Partisan tensions between Democrats and Republicans have spilled over into debate over how to help hungry Americans during the coronavirus pandemic, following a recent Agriculture Department decision to end a Trump-era food box program.
Agriculture Secretary Tom Vilsack confirmed the move to discontinue the Farmers to Families Food Box program, a 2020 department initiative to buy and distribute produce, meat, dairy, and seafood to food banks in an effort to help families and give agriculture producers an economic boost.
The program had “a lot of problems,” such as differences in administrative costs, food waste, and inadequate accounting of box deliveries, Vilsack told a House Appropriations agriculture subcommittee hearing Wednesday. His agency will instead rely on more established nutrition aid initiatives, such as the Emergency Food Assistance Program, or TEFAP, which provides free food aid to low-income Americans.
The department recently started temporarily offering fresh produce boxes through TEFAP, and is devising a dairy donation program for nonprofits that feed Americans in need, an Agriculture Department spokesperson said in an emailed statement Thursday.
Republican lawmakers decried the program’s expiration, saying it was a potential disservice to farmers and needy families, particularly in rural communities. It’s “a terrible move,” given its value during the coronavirus pandemic, House Agriculture Committee ranking member Glenn “GT” Thompson said.
“It’s rather neglectful that the secretary would discontinue this program at a time when, again, American families still need support and American farmers still need support,” Thompson (R-Pa.) said in a Thursday interview.
President Donald Trump’s food box program stirred controversy since its launch a year ago. Democrats and small agriculture businesses criticized the choice of suppliers. A note from Trump stuffed into the boxes days before he stood for re-election in November also sparked an outcry among Democrats.
Other issues included distribution more concentrated in urban and easy-to-reach areas, and meat and dairy sitting outside for hours without refrigeration, the department spokesperson said Thursday.
“While the Farmers to Families Food Box Program has had some success in delivering food to those in need, for me the challenges seem to outweigh the benefits,”said Jahana Hayes (D-Conn.), chair of the House Agriculture nutrition, oversight, and department operations subcommittee. “The alternative solutions posed by Secretary Vilsack will achieve those same goals, while utilizing infrastructure that has been time tested.”
Trump’s food boxes, an element of the USDA’s $19 billion Coronavirus Food Assistance Program, was initially funded by two coronavirus relief laws (Public Law 116-127 and Public Law 116-136). Congress allotted an extra $1.5 billion to the food boxes in December as part of the Covid-19 relief and fiscal 2021 omnibus.
Program contractors have delivered more than 157 million boxes as of Thursday, the Agriculture Department said.
Funding was set to end by April 30, and the agency extended it to a small group of vendors through May to use the remaining funds, the Agriculture Department spokesperson said. Then, the program will end, and the agency will ramp up other nutrition and commodity purchase programs, the official added.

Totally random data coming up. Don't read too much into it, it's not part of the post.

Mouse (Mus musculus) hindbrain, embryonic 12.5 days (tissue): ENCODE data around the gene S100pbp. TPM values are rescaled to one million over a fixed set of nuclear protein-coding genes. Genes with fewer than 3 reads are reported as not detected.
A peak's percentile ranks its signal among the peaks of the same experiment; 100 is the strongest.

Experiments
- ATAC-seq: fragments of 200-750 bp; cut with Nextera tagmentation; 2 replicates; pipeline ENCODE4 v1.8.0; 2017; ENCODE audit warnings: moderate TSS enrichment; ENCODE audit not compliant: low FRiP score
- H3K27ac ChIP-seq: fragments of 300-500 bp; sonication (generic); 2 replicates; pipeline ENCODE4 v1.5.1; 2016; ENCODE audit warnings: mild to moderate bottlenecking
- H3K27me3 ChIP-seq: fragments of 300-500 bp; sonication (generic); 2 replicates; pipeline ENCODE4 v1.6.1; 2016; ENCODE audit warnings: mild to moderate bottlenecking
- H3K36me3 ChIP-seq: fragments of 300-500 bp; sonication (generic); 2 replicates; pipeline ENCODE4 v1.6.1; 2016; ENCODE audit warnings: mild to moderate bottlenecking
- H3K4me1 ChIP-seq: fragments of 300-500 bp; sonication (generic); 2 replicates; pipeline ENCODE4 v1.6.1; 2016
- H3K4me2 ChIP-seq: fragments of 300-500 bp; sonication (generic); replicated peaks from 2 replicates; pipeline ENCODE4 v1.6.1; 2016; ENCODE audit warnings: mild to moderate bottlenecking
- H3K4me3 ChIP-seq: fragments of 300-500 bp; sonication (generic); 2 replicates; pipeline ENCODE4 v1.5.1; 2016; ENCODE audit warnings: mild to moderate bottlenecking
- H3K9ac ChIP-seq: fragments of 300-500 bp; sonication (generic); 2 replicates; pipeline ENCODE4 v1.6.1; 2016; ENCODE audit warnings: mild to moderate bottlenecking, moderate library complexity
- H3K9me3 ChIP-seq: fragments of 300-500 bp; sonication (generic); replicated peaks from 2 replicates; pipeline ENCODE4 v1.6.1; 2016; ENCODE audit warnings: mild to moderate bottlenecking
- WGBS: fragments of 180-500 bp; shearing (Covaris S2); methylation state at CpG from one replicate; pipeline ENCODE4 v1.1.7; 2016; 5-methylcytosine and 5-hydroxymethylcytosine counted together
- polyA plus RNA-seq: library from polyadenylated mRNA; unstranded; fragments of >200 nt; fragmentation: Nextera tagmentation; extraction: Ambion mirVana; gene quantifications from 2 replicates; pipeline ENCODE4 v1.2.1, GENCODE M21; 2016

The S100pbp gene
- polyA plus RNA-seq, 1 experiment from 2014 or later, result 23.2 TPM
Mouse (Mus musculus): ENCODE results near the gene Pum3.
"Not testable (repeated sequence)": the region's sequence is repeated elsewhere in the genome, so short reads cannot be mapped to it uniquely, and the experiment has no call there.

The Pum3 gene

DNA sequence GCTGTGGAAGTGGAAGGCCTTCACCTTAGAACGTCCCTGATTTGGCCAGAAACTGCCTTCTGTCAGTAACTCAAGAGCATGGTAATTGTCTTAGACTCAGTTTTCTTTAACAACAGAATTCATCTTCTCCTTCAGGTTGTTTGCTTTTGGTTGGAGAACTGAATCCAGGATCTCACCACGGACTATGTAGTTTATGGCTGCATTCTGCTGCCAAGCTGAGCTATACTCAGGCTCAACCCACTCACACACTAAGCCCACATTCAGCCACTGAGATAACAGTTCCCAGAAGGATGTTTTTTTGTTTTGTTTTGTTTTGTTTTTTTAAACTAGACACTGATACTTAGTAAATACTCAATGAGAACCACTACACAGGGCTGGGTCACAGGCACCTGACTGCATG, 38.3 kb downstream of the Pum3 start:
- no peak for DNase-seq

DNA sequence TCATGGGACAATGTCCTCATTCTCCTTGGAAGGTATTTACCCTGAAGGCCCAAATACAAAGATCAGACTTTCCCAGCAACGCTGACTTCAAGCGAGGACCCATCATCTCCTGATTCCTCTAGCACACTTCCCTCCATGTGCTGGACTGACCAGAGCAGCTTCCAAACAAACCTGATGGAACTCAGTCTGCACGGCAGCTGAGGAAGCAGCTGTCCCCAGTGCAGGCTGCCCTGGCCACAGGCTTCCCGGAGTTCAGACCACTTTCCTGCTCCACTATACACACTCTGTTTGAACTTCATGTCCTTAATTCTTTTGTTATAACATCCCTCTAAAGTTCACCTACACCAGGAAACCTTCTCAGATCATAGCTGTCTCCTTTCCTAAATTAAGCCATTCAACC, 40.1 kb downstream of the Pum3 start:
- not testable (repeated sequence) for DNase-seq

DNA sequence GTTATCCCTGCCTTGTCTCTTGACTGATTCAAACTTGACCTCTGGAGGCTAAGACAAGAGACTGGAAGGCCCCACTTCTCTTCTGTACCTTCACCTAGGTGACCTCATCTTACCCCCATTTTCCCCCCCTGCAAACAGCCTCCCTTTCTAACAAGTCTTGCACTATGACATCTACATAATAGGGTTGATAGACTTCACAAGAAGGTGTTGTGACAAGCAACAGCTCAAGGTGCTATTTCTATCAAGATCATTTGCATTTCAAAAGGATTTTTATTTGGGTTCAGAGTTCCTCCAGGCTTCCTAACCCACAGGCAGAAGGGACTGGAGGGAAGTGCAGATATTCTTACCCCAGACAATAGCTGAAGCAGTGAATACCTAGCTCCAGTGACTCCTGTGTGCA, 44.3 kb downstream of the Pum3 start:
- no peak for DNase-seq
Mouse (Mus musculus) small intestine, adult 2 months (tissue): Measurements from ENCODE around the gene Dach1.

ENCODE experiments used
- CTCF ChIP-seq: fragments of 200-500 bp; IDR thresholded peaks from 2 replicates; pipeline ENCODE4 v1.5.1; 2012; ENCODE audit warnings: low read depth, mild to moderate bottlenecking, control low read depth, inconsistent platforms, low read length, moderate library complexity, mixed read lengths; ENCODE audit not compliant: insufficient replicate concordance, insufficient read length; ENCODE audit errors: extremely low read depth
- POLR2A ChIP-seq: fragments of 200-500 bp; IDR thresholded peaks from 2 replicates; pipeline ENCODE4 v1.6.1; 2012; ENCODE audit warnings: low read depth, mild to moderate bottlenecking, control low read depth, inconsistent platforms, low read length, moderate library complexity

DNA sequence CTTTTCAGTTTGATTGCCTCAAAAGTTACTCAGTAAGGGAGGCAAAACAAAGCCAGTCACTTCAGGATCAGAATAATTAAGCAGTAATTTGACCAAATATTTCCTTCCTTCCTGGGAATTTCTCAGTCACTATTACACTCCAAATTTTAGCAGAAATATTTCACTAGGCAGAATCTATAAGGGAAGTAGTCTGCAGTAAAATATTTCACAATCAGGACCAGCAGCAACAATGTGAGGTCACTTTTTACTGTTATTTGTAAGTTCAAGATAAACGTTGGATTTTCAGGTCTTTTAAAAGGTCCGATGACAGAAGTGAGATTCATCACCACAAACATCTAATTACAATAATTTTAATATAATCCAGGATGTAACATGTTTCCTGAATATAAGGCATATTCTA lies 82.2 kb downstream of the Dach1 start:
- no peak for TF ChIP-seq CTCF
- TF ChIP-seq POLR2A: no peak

The department has bolstered federal nutrition aid since December, including buying commodities for food banks, the Supplemental Nutrition Assistance Program, and the Special Supplemental Nutrition Program for Women, Infants, and Children, the spokesperson said.
‘Not the Time’
House Agriculture Committee member Jim Hagedorn (R-Minn.) criticized the department’s shift.
“Now is not the time to change course and risk taking steps backwards that would disrupt the supply chain, harm rural communities and inhibit the nation’s recovery from the pandemic,” he said in an emailed statement. “Any delay in reorganizing or rolling out a replacement program will slow food assistance to rural communities—directly affecting those who need the assistance most.”
GOP committee members weren’t able to provide input on the decision or receive advance notice, he said.
House Agriculture Committee member Randy Feenstra (R-Iowa) aims to “keep a close eye on this new plan, and if there are ways we can make improvements, I will not hesitate to speak out,” he said in an emailed statement.
House Appropriations agriculture subcommittee Chair Sanford Bishop (D-Ga.) countered that “it is a good idea to take what we have learned from that program, good and bad, and apply it to a more efficient food security program like TEFAP to ensure food boxes go to the people who need it the most.”
‘Need Is Still There’
American Farm Bureau Federation President Zippy Duvallsaid his industry group was surprised by the move, adding in a statement that “the need is still there.” He said the group wants to learn how the agency aims to address both demand at food banks and the food supply that American farmers continue to produce.
Michael Dykes, president and CEO of the International Dairy Foods Association, praised the program in a statement, calling it an “innovative approach to tackling what was a massive issue last spring.” But National Milk Producers Federation President and CEO Jim Mulhern highlighted the program’s challenges.
“We are not surprised by the decision to move beyond the food box program, and in fact, expected it,” he said in a statement.
To contact the reporter on this story: Megan U. Boyanton in Washington at firstname.lastname@example.org